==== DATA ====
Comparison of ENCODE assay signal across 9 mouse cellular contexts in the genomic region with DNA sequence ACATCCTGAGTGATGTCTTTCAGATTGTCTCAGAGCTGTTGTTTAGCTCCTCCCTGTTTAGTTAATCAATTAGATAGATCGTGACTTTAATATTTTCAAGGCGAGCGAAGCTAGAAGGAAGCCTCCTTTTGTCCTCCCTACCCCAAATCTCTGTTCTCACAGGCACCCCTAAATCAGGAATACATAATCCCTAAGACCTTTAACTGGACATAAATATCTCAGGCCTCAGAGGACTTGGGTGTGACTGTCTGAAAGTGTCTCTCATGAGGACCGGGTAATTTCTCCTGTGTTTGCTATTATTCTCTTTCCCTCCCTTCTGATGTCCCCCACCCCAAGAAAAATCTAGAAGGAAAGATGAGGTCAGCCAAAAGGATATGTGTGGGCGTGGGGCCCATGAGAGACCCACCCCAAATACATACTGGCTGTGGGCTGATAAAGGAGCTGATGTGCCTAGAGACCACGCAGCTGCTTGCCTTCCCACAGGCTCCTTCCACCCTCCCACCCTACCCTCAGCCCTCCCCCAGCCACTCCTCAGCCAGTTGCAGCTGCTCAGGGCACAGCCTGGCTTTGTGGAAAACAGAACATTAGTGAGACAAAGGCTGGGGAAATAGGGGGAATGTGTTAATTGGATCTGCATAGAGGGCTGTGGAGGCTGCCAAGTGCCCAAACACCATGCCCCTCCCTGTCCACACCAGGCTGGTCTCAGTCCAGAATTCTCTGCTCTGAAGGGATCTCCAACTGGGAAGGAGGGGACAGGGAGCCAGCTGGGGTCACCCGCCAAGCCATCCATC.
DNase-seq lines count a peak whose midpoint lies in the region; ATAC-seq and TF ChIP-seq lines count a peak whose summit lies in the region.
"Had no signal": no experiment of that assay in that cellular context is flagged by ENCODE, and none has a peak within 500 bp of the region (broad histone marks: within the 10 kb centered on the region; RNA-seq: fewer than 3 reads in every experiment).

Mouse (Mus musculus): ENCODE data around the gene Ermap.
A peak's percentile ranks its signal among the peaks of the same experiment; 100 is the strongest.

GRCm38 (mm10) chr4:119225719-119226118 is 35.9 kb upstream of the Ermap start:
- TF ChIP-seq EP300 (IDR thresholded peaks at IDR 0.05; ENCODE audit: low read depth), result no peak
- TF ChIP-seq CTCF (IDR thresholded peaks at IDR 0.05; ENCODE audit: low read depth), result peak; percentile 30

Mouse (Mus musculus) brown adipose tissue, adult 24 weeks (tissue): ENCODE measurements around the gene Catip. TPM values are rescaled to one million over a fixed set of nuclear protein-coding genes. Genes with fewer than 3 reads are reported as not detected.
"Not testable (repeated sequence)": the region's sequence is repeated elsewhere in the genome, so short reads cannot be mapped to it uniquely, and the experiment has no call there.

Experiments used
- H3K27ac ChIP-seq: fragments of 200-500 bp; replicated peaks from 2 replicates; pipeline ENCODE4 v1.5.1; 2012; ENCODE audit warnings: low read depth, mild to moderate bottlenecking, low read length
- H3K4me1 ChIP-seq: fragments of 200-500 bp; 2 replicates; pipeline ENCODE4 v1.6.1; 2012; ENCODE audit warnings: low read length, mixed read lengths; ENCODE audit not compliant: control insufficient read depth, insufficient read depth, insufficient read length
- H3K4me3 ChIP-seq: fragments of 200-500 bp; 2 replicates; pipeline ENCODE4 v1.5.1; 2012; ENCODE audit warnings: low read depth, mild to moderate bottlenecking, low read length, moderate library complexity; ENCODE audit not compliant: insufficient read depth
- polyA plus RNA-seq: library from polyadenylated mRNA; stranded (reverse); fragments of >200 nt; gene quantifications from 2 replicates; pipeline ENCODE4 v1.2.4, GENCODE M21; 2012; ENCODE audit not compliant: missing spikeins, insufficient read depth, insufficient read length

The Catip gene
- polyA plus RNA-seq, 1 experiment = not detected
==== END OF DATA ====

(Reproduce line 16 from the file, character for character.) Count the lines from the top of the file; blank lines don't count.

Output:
The Catip gene